City of Grafton named as 2022 AARP Community Challenge grantee


GRAFTON—Because of the continued work to better the community, the City of Grafton was named as a recipient of a grant that will be used to continue upgrades in a recent project.

After years of suggestions from residents, in April work began to increase the overall appearance and safety along Front Street in Grafton, efforts that would complete what community members have come to call the Three Bridges Loop.

The Loop, that connects Main Street to the West Side of Grafton through the Memorial City (previously the St. Mary’s Bridge), Clair Bee and the Frank Burdett Warder Memorial Bridges, has been a popular walking and running path for residents for numerous years.

For many years, those using the path were forced to travel alongside the roadway, without much lighting along the Front Street portion of the route. 

However, this spring, that changed when the City of Grafton, Taylor County Commission and West Virginia Division of Highways came together to have new sidewalks, lighting and benches installed to make the area safer for foot travel and more inviting to residents and visitors alike.

The work was completed by local contractor R&R Services.

Following the completion of the project, John Taylor, a member of the West Virginia AARP and the Taylor County Board of Education, made the suggestion that the city apply for the 2022 AARP Community Challenge grant.

“Since I volunteer with the AARPWV state Advocacy Team, I was aware that they have small grants called Community Challenge grants to help encourage projects that can make communities become more livable for people of all ages,” Taylor disclosed. “I frequently walk the Three Bridges Loop and knew the city and county were working on a project together. I am glad to see AARP take an interest in our community”

Recently, the City of Grafton learned that they were named as a recipient of this year’s award. According to officials, the grant will be used to install three additional benches and directional signs along the Loop, as well as a sign on Main Street.

“We are incredibly excited to support these organizations and local governmental, civic and volunteer leaders as they work to make immediate improvements, encourage promising ideas and jumpstart long-term change in the Mountain State,” shared AARP West Virginia State Director Gaylene Miller. “Our goal at AARP West Virginia is to support the efforts of our communities to be great places for people of all backgrounds, ages and abilities.”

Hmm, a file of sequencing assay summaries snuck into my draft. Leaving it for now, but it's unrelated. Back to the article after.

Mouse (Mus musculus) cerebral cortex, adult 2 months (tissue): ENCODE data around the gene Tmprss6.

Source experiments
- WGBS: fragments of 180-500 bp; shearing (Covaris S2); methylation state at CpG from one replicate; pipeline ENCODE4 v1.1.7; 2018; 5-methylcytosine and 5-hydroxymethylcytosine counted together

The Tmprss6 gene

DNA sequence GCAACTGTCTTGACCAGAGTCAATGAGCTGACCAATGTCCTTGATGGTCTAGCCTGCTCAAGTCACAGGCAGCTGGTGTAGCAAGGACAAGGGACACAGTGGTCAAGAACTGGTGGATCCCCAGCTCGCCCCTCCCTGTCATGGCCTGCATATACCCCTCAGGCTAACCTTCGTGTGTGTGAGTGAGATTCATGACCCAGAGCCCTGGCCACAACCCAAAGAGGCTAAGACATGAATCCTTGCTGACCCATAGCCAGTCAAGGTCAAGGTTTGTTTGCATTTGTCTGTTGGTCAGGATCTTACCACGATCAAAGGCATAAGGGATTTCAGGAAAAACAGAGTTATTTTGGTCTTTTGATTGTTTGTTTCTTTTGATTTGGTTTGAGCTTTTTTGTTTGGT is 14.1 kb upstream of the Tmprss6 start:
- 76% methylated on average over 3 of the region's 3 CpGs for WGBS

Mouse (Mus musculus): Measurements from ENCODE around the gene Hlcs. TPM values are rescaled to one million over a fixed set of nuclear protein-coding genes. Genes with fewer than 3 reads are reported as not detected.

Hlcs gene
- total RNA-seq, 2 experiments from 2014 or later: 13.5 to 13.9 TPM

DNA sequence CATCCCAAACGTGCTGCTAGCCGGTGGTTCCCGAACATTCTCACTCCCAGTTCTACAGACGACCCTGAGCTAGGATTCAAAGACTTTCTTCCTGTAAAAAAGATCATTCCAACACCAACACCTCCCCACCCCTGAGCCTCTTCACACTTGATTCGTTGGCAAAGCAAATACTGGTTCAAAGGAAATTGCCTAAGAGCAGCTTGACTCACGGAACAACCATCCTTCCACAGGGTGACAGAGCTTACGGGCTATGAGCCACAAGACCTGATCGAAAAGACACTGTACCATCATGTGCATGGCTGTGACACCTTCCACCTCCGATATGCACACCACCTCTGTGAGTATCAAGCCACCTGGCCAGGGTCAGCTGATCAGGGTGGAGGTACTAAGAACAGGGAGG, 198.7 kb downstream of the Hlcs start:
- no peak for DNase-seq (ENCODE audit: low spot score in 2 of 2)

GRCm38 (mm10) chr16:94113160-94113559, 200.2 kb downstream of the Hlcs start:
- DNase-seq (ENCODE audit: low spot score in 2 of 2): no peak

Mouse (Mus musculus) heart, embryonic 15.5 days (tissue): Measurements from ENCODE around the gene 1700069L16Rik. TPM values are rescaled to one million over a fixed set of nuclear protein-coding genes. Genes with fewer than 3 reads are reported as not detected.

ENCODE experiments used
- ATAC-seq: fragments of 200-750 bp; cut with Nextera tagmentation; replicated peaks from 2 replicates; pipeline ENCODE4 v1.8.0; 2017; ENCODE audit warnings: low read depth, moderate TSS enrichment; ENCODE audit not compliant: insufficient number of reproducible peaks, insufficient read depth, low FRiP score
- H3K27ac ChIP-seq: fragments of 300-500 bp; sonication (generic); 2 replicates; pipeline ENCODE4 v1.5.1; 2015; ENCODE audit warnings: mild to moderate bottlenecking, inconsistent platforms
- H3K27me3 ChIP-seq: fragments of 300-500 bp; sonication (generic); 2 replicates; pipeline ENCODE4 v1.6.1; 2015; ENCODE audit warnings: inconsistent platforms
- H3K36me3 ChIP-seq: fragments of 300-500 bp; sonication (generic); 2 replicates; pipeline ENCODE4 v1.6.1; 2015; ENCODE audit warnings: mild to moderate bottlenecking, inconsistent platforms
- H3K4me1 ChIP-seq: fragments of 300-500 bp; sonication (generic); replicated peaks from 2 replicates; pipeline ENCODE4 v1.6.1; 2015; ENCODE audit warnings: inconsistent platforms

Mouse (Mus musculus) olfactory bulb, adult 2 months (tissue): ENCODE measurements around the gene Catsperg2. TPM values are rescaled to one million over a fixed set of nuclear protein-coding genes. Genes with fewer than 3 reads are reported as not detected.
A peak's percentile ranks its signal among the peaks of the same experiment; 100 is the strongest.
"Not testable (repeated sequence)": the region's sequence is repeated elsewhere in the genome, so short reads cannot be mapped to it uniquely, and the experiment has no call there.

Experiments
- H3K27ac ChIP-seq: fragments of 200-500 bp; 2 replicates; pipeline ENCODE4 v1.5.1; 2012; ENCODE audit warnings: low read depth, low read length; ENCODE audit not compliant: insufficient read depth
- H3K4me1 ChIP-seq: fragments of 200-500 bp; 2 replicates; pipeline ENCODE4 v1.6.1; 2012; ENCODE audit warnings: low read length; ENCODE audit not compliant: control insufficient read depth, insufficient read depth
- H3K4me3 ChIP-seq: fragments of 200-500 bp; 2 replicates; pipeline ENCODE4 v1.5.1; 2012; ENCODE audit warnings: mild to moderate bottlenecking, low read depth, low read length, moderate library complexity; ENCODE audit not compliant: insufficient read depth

Grafton, just one of four grantees in West Virginia, is part of the largest group of grantees to date with $3.2 million awarded among 244 organizations nationwide.

The Community Challenge grant program is part of AARP’s nationwide Livable Communities initiative that helps communities become great places to live, no matter the age of the resident. 

Through the funding, cities, towns, neighborhoods and rural areas are able to make immediate improvements within the community. Such projects can include improving housing, transportation, public spaces, civic engagement and connection with family, friends and neighbors with an emphasis on the needs of the 50-plus, according to AARP.

Since the inception of the program in 2017, $9.3 million has been awarded through more than 800 grants all across the nation, in Puerto Rico and the U.S. Virgin Islands, as way to help invest in livable communities.

Locally, AARP West Virginia has awarded 16 grants totaling nearly $150,000 through the program to nonprofit organizations and government entities across the state.

According to the organization, a livable community is one that is safe and secure for individuals of all ages, ability levels, incomes, races, ethnicities and other backgrounds. It offers choices and where to live and how to get around, enhances personal independence and allows residents to engage fully in civic, economic and social life.

AARP has long recognized the importance of walking paths for creating livable communities. For older residents and citizens with limited mobility in particular, a safe walking path provides an accessible means of exercise.

The improvements that are made from the Community Challenge grant funding will make the Three Bridges Loop more visible and raise awareness of the recreation opportunities it offers.

“We are so very excited to have received the 2022 AARP Community Challenge grant,” voiced Grafton City Council member Sheila Westfall. “We hope that the community will get much use out of the enhancements it will bring to the Three Bridges Loop.”

The Three Bridges Loop project is set to be completed by November 30, 2022.

View the full list of grantees and their project descriptions at www.aarp.org/communitychallenge. 

Learn more about AARP’s livable communities work at www.aarp.org/livable.

© 2022-Mountain Statesman

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